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Published Date: July 31, 2014


Published Date: July 31, 2014


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What About All the Men?

A Christian pastor and national trainer on strategies to prevent and end situations of domestic violence within faith communities reflects on the most frequently asked question he receives from male clergy and congregation members. He also challenges the commonly held notion that males have been granted special divine privileges to assume headship over females.

The hundred people in attendance at the church auditorium on that Saturday was all part of the congregation’s leadership team: choir members, deacons, educators, senior and associate pastors. The focus of this particular day-long conference was on the unique challenges churches face when situations of domestic violence occur amongst couples worshipping within the congregation.

I began this particular session by recounting the story of a couple named Helen and William. Evangelical Christians in their early forties who had been married for 18 years—from all outside indicators this particular couple shared a wonderful life. They were the envy of people living in their small university town where both were well-respected and tenured professors. Everyone praised Helen and William because of their Christian commitment and deep love and respect for one another.

No one knew, however, that William had been abusing Helen their entire marriage.

On one horrific occasion, which I shared with conference attendees, he poured scalding water all over her body simply because she had declined to have sexual relations with him that evening.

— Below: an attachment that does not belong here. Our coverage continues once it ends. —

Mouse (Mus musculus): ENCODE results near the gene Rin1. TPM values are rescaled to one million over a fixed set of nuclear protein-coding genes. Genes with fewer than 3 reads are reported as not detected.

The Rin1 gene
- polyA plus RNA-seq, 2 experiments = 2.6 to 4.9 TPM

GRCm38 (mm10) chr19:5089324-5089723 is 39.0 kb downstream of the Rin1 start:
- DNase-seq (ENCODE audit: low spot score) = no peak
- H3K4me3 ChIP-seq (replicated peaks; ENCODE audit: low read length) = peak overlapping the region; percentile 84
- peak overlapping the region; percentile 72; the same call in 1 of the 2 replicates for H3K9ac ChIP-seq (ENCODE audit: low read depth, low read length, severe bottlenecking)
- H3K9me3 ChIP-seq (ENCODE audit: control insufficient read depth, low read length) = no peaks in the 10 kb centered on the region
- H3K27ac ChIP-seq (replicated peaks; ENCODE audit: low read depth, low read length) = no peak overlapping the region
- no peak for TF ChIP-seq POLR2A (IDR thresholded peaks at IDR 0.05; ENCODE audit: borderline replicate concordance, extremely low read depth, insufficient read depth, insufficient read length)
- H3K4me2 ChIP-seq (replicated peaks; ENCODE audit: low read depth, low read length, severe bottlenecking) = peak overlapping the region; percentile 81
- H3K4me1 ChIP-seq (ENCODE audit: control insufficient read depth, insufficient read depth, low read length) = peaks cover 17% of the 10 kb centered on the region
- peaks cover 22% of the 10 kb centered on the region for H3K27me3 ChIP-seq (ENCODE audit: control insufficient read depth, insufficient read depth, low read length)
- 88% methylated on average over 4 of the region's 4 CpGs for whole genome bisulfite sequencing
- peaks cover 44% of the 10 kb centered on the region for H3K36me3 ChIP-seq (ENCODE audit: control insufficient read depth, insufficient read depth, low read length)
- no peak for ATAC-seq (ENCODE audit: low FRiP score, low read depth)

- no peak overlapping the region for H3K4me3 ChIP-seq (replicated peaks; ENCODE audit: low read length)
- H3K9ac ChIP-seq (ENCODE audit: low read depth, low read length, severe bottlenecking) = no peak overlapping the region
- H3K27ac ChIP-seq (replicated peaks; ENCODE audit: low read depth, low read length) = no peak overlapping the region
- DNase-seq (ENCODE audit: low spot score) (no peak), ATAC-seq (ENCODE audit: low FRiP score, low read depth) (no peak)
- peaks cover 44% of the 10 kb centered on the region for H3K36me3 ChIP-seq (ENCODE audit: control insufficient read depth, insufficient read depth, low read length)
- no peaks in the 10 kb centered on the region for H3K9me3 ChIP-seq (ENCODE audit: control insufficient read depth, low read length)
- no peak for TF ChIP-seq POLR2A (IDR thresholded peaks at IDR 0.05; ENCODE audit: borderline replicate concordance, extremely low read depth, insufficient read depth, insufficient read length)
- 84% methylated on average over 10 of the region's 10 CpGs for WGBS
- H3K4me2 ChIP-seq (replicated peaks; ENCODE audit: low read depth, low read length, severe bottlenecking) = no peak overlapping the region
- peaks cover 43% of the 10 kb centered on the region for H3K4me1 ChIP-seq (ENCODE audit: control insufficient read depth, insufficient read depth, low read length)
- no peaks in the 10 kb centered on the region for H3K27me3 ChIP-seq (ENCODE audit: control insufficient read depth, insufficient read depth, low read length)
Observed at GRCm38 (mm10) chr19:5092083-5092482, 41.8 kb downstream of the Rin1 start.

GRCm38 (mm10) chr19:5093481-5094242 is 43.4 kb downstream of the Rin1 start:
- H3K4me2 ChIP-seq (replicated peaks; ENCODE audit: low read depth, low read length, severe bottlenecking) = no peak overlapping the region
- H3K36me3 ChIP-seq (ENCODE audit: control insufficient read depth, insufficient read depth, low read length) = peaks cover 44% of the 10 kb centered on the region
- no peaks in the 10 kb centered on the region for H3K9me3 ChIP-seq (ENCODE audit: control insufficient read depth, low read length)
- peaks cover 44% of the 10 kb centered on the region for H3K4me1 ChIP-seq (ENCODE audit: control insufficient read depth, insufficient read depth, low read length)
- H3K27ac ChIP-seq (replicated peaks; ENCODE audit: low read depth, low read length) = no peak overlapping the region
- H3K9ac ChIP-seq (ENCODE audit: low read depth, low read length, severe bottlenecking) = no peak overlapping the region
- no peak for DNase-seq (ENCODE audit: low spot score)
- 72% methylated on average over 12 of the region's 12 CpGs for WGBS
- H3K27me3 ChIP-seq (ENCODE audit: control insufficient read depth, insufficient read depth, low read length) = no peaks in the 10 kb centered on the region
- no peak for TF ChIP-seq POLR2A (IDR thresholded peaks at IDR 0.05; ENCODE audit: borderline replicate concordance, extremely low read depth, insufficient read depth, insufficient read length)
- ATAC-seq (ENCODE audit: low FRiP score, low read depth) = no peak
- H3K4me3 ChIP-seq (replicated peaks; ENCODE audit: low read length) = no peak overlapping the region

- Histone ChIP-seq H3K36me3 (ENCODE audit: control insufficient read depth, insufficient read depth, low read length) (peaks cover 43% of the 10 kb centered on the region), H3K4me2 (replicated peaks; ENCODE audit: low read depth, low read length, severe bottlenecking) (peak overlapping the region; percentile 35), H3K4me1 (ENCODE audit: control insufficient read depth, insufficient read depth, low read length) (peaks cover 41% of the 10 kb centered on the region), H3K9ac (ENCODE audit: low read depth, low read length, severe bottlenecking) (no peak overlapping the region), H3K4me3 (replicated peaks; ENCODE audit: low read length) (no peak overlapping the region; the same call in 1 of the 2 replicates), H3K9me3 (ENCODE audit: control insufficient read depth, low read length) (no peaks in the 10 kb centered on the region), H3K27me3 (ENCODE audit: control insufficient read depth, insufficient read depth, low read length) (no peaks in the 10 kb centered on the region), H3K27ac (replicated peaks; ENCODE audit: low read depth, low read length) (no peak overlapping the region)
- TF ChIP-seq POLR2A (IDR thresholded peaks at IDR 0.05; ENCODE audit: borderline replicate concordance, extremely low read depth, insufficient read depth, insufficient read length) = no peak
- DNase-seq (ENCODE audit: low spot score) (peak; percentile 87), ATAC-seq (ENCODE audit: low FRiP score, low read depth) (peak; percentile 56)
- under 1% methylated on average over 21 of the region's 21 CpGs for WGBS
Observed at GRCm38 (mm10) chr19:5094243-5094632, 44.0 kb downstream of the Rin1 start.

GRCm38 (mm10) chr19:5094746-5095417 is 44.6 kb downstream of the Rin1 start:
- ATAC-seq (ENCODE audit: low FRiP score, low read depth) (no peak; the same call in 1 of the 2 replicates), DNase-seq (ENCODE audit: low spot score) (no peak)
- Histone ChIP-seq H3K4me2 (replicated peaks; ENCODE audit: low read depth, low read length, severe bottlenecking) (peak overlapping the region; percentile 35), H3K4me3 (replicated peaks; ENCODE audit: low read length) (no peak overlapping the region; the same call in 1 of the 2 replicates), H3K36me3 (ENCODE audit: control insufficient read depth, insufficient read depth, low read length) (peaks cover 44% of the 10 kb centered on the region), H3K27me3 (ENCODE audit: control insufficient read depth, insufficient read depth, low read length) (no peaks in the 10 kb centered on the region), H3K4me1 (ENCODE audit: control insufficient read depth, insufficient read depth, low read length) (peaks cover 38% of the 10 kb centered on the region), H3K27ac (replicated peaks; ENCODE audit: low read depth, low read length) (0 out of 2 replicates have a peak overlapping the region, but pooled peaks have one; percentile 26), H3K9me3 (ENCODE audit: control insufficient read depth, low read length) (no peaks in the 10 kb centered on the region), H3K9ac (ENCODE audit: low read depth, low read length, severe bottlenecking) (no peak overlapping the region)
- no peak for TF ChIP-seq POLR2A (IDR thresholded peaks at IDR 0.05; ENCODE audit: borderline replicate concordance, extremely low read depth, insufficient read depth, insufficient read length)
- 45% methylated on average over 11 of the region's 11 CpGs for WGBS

I read aloud to the group Helen’s own recollection of William’s criminal actions. “I was so shocked and frightened by what he did that I didn’t even feel the pain of my second-degree burns until later,” recalled Helen. “As I lay in bed crying uncontrollably over what this man, my husband, had done to me, William put his face very close to mine and said in an angry but even tone, ‘Never, ever refuse to have sex with me again. I am your master; you are my servant—just as the Bible says. I’ll be damned if I let my wife tell me what she will and will not do.’”

Attendees were visibly shaken by what they had just heard. I asked them to share their feelings; first and foremost, over the pain and suffering faced by Helen and, second, over the fact that a Christian man was using the Bible to justify the crimes and sins he perpetrated against his wife.

Despite Helen’s inhumane suffering, and my clear instructions, here are the first five comments I received from male participants:

  • What about all the men being battered by women?
  • We don’t know the things Helen did to provoke William’s anger.
  • Women can be just as abusive as men.
  • Many husbands work hard all day and suffer abuse from their wives every night.
  • What are the statistics on female batterers?

These comments, though certainly troubling, are very common. When situations of domestic violence amongst couples worshipping in Christian churches come to light, the usual response from clergy and congregation members alike, especially males, is to offer excuses and justifications for the actions of an abusive man. Children, job stress, mood swings, race, pets, Satan, upbringing, and the violated woman herself are all blamed for the man’s criminal and sinful behavior.

An abused Christian woman is frequently vilified. She is said to have “provoked” the man’s anger by her actions and inactions; said to have caused him to “snap” by nagging him; and, of particular note, she is told by clergy and congregants that the abuse perpetrated against her is due to the fact that she is not in total submission to the alleged “God-ordained” authority of her male intimate partner.